A few weeks ago, the Nooga.com crew took an early afternoon work lunch at Red Sauce with a few of our former UTC Communications Department professors (retired now). Red Sauce is tucked behind The Big Chill and Embargo 62 in North Chattanooga at 14 W. Kent St.
When you think of “red sauce,” most people immediately conjure an image of Italian food — maybe a big plate o’ spaghetti, a meatball sub or chicken primavera — and that is exactly what Red Sauce offers, though a bit elevated.
Red Sauce is owned by local restaurateurs Danny and Brittany Alcala, the duo behind Embargo 62 on Cherokee Blvd. and Ceniza in Ooltewah’s Cambridge Square. The location of Red Sauce is in the former Sip + Kitchen building. Remember that place? Nobody else does either.
Observe this dramatic promo video for Red Sauce below. It’s rather sexy if I’m being honest. I’m blushing at that meatball forking, particularly:
The Rat Pack were a group of entertainers who became friends in New York during late 1950s and 60s. The group included legends Frank Sinatra, Sammy Davis Jr., Dean Martin, Joey Bishop and Peter Lawford. A “rat pack” restaurant — where the group would hang out — became synonymous with Italian comfort food. Check out Delmonico’s in New York City for an example.
Red Sauce is a Chattanooga version of a “rat pack” restaurant. The idea is to go out on the town, have some fancy drinks, eat some good food and pretend you’re in 1960s-era New York City with your own group of scoundrels and roustabouts. At night, that atmosphere seems ideal but at 11:45 a.m. on a Wednesday the place felt completely abandoned and quiet. We were seated outside on a lovely patio. There were six of us dining together.
The interior near the elaborate bar is much more intimate than the porch. A group of employees were gathered at the bar and, honestly, seemed bored. I checked the website to make sure we weren’t desperately early at 11:45 a.m., but they had been open since 11 a.m. according to the posted hours. We were the first customers of the afternoon and, aside from one man at 12:30 p.m., the only visitors during the early lunch hours. That’s not a great sign, especially for a restaurant that has been open since October.
Our server took our drink orders and we looked at the menu.
Appetizers include standard Italian eatery favorites like caprese, calamari & shrimp, fried cheese balls and antipasto. Red Sauce is known for meatballs, including the “soon to be famous” Giant Meatball stuffed with cheese and served on a house salad. There are RS Heroes (sandwiches) and a selection of lasagnas, pasta dishes and desserts, too.
Our server told us of the recent weekend brunch menu that features his personal favorite dish: the PB&J omelet. Before you retch, know that it’s actually a combo of pimento cheese (P), bacon marmalade (B) and jalapeño crème (J) on home fries, rather than a 3-egg omelet stuffed with peanut butter and jelly (Blech!). Thank God! Another brunch-only dish — Inner Fat Kid French toast — sounds delicious and more my speed: freshly baked croissant bread pudding, sliced and dipped in French toast batter, Grand Marnier espresso whipped cream and housemade black caramel syrup. Yes, please.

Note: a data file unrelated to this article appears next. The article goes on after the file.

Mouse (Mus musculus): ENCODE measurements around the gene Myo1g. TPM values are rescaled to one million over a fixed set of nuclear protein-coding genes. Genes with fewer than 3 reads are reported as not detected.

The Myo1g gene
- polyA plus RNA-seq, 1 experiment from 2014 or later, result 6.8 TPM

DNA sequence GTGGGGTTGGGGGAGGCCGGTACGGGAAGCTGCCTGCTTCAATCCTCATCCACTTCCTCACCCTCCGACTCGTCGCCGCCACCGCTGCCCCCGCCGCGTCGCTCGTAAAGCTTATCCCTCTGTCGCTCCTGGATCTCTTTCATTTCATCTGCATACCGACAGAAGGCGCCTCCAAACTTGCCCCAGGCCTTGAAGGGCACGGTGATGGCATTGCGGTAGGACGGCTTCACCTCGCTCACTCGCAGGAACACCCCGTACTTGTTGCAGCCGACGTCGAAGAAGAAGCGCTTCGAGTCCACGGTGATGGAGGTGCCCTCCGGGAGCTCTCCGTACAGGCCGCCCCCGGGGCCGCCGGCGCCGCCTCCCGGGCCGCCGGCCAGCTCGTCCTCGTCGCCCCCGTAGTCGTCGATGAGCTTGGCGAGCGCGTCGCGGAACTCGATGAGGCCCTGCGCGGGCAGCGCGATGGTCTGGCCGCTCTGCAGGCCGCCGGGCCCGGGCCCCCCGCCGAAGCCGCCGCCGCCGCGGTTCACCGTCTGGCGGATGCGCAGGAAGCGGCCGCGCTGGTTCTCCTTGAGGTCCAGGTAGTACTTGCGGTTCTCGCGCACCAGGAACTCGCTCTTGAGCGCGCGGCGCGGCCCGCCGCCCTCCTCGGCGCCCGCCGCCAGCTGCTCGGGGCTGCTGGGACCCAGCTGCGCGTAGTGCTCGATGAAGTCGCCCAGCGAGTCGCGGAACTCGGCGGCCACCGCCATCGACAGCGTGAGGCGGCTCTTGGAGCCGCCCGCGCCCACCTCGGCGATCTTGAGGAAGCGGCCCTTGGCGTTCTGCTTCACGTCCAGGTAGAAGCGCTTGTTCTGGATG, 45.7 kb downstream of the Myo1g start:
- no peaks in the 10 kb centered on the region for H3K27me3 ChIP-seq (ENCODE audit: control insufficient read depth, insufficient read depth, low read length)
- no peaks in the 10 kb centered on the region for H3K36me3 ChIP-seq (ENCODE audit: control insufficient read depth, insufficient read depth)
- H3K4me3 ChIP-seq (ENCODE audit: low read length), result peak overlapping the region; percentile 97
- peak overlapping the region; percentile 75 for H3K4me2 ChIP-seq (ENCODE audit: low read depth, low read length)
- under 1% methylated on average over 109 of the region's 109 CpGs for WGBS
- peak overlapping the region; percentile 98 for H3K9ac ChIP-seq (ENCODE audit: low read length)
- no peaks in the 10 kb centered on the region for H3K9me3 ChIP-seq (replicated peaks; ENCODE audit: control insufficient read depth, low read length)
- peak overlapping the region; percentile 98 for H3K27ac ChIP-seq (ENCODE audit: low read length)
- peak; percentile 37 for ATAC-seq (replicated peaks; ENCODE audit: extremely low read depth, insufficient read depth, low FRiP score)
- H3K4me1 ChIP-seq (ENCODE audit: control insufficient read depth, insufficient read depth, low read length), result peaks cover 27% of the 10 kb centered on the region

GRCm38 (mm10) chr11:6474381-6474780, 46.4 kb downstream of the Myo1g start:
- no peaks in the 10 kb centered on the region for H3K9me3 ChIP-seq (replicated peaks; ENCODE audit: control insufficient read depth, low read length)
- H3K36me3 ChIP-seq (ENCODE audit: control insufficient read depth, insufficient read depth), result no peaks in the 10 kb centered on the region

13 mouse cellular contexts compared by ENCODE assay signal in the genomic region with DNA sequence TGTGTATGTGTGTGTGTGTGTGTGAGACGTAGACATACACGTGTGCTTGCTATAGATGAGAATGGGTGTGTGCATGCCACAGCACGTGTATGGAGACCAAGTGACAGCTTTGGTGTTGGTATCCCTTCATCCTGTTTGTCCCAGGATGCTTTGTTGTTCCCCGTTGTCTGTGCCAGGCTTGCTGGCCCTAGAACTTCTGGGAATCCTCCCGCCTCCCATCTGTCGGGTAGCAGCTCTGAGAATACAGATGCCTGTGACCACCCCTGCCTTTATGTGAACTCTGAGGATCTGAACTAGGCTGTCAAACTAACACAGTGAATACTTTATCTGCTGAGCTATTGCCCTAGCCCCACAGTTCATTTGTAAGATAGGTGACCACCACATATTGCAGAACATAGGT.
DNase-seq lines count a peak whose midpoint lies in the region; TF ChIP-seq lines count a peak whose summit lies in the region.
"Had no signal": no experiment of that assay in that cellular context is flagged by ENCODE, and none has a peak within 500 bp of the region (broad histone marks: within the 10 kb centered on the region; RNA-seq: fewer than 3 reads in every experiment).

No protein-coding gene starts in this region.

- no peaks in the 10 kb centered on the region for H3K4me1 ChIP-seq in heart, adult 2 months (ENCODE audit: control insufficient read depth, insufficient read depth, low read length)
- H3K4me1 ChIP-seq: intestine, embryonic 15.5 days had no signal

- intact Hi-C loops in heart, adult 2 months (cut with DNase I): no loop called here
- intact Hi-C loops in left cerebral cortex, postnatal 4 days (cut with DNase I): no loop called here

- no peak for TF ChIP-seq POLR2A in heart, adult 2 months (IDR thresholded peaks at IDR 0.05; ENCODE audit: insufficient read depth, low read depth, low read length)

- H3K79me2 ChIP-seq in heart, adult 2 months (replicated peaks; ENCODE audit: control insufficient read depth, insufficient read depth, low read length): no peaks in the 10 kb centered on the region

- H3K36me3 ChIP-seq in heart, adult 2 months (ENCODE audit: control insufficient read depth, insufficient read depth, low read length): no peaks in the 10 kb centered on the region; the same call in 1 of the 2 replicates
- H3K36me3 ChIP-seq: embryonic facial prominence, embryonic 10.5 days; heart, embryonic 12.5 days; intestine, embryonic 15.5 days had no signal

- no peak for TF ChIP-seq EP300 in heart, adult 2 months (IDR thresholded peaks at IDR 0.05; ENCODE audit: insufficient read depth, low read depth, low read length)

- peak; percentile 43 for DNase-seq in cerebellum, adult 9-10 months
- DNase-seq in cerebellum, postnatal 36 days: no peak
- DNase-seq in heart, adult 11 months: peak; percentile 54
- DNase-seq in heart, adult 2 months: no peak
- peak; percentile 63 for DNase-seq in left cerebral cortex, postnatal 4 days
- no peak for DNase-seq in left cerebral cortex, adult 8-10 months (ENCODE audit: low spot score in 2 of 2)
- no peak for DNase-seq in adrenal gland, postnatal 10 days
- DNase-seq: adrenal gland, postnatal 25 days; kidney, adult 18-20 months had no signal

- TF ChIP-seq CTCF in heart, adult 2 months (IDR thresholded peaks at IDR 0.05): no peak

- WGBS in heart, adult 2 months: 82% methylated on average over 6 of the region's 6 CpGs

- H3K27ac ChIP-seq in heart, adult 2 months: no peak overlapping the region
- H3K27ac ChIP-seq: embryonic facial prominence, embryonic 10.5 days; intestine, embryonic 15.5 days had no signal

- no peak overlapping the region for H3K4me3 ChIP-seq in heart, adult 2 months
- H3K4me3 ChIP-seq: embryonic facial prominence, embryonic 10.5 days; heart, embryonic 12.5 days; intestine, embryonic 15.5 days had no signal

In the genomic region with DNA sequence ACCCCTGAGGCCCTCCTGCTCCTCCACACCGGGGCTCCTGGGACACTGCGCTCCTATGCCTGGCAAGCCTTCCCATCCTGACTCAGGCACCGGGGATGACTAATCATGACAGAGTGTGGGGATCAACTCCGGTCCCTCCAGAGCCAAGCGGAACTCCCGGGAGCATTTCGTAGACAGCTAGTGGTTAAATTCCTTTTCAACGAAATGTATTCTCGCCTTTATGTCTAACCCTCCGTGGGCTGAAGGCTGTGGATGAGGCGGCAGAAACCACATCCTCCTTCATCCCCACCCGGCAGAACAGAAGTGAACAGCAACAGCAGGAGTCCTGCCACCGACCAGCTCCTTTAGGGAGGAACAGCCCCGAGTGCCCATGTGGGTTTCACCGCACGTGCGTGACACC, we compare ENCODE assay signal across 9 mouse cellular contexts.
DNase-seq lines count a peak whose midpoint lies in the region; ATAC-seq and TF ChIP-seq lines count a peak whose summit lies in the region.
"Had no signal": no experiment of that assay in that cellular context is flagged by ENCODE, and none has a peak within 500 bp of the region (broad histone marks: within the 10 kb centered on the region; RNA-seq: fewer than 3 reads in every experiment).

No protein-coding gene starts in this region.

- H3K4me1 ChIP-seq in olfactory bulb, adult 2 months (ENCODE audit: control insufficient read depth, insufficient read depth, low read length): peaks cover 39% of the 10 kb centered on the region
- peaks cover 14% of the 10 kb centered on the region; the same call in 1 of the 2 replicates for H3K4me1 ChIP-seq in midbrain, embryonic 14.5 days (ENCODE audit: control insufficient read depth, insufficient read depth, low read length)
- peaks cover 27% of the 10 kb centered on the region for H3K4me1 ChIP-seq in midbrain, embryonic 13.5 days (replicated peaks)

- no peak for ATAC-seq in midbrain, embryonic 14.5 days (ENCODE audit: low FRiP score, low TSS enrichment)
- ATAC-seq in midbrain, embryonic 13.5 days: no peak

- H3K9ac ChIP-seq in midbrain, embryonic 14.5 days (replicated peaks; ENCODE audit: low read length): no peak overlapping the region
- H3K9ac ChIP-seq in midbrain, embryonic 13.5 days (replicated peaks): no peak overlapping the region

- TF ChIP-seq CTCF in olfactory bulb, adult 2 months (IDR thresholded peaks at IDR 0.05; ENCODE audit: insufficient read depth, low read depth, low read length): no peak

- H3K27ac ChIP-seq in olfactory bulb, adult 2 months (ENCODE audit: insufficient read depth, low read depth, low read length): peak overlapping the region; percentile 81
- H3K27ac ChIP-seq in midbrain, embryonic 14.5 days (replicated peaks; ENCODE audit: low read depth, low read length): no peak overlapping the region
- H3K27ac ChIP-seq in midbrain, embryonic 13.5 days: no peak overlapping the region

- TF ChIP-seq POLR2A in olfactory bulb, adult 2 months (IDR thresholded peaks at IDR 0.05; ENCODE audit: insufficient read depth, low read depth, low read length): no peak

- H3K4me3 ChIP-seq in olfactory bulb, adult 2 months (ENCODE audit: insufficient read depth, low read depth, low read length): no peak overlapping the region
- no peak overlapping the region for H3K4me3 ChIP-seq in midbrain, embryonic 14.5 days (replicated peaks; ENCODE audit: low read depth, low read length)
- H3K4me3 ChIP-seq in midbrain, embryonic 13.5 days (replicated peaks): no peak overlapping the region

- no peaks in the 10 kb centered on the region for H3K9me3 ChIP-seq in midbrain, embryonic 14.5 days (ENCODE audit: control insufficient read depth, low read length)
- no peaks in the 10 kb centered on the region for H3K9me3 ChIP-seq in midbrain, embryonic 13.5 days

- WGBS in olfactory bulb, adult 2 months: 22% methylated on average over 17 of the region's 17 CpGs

The lunch specials menu is available 11 a.m. to 4 p.m. throughout the week. I assume it means the dishes are smaller portions of the dinner menu, but the meatball sub I ordered was enormous. Chloé Morrison also ordered the same sandwich. Our sides were the crushed potatoes and cauliflower gratinata (mashed cauliflower with breadcrumbs and Romano cheese). A former professor ordered a house salad with chicken. She attempted to order grilled chicken, but our server told us they were unable to do that at the time. She got breaded chicken instead because they couldn’t accommodate. She still enjoyed her meal, but why can’t they just grill up a piece of chicken for her?
None of us had cocktails at lunch because we had to go back to work. However, the drink menu seemed festive. The Red Sauce “Bad & Bougie” cocktails menu has drinks like “Isn’t She Lovely” (vodka, grapefruit, lemon juice, elderflower liquor, dry vermouth, simple syrup and cucumber) and the Brooklyn Sour (whiskey, lemon, simple syrup, sweet red wine and lemon peel). A member of our group had a conversation with the chef post meal. He said that business “wasn’t good yet,” but the area is expected to thrive with “new apartments coming soon.”
Our food was pretty good. I could eat a meatball sub like this often for lunch. With the portion sizes (read: huge), the $8 lunch special is a steal. Chloé told me she heated the leftovers of her sandwich a week later and found it to be just as delicious. She also commented on the cauliflower gratinata, which called “very good.” My crushed potatoes were tasty, but they had a lot going on and a little too much of all of it: garlic, rosemary, olive oil, salt and pepper. Nobody disliked their meal, although nobody was floored by the experience either.
Would we go back?
Red Sauce is a well-designed restaurant and concept. As intended, it’s a local bar — such as you might find in New York— where locals can drop by for a drink and appetizer before or after a night on the town. Unfortunately, patrons are choosing to spend their time and money elsewhere. Why is that? Maybe they are unaware that Red Sauce exists? Maybe there are better options close by? Again, I think the concept is fine … but just not on this side street location in what is (despite apartments) still a relatively sleepy back street in Chattanooga. I’ll be back for lunch, but at night I might tend toward the festive Cuban atmosphere of the owners’ Embargo nearby over the dim Italian vibe at Red Sauce.
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